After a crackdown by law enforcement, mafia clans have turned from violence and intimidation to corruption and collusion

“Riina was still the boss of Cosa Nostra when he died. No one had taken his place after his arrest. It is unprecedented for the position not to be filled when the boss is arrested,” said Roberto Saviano, the author of Gomorrah.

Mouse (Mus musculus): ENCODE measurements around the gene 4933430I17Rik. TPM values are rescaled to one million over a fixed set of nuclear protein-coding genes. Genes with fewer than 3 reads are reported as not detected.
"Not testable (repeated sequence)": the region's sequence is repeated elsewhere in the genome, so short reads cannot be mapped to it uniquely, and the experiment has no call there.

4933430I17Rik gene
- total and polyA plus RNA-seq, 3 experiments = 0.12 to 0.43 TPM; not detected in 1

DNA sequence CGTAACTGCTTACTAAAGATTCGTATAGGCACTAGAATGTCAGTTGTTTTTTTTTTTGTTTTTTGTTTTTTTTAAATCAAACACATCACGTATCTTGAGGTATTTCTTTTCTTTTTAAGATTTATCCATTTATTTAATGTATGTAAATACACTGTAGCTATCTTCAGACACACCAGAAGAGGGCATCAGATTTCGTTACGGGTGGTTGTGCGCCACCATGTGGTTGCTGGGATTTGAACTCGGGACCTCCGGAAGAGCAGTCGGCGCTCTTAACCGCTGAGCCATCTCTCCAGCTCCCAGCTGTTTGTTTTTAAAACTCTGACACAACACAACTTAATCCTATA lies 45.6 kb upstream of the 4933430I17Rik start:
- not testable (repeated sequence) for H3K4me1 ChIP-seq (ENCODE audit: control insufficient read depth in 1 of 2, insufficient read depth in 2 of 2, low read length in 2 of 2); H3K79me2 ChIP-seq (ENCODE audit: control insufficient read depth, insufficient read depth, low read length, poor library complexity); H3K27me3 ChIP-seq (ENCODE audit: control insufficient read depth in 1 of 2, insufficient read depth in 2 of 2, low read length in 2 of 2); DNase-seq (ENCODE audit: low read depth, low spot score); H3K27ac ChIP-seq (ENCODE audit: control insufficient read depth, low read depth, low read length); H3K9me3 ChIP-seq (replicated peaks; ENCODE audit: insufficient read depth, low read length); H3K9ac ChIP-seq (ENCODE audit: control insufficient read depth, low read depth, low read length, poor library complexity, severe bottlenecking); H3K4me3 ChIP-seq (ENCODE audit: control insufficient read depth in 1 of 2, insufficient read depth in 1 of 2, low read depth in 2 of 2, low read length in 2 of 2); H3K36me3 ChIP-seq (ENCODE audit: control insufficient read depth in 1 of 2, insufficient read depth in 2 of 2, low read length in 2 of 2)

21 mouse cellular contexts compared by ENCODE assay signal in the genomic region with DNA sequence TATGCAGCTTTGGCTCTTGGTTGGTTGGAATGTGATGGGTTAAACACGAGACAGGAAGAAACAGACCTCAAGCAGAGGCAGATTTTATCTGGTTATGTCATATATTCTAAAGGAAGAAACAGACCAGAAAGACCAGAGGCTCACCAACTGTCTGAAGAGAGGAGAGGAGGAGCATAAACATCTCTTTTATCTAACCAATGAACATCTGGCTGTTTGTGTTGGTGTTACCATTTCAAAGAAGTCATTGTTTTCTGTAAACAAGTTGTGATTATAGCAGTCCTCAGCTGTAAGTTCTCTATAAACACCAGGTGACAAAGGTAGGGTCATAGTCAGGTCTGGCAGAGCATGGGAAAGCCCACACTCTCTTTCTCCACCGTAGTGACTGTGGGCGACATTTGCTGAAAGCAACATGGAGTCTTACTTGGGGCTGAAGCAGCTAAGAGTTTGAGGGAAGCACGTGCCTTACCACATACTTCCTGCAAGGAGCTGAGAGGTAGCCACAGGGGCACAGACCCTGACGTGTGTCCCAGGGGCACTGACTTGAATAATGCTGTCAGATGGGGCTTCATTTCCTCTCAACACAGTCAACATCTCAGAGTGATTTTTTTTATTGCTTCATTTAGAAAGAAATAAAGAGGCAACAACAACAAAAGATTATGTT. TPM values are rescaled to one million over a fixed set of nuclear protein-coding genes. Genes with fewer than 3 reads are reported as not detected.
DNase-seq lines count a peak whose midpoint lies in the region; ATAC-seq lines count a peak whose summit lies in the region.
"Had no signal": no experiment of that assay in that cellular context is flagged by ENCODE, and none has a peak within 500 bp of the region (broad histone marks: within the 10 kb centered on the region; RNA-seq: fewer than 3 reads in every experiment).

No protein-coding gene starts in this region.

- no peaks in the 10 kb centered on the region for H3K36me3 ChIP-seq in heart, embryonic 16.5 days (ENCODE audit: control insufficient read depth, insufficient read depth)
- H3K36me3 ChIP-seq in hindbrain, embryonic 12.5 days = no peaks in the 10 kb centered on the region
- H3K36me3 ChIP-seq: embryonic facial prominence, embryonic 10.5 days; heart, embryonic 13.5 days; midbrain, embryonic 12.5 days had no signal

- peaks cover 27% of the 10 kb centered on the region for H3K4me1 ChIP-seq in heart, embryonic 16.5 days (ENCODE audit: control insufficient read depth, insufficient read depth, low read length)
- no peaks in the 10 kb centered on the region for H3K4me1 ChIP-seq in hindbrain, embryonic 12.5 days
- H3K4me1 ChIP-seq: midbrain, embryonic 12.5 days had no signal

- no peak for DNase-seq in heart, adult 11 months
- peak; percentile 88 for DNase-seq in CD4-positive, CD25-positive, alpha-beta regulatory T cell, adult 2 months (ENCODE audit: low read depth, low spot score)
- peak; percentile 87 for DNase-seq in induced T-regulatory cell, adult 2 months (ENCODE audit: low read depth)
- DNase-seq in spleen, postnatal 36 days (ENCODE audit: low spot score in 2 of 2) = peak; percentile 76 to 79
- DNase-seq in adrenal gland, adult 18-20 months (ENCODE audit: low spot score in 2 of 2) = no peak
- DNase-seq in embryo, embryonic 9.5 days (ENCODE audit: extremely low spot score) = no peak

That Totò Riina held on to his position as “boss of bosses” while in isolation in prison for the last 24 years of his life is remarkable. But in mafia culture, symbolism is important, and Riina, who died on Friday, was able to make his views known via signals, messages and intermediaries. From prison, he issued threats against the anti-mafia prosecutor Nino Di Matteo, who now lives under armed protection. Riina’s sons, one of whom has been convicted of four murders, have allegedly found ways to communicate on behalf of their father.

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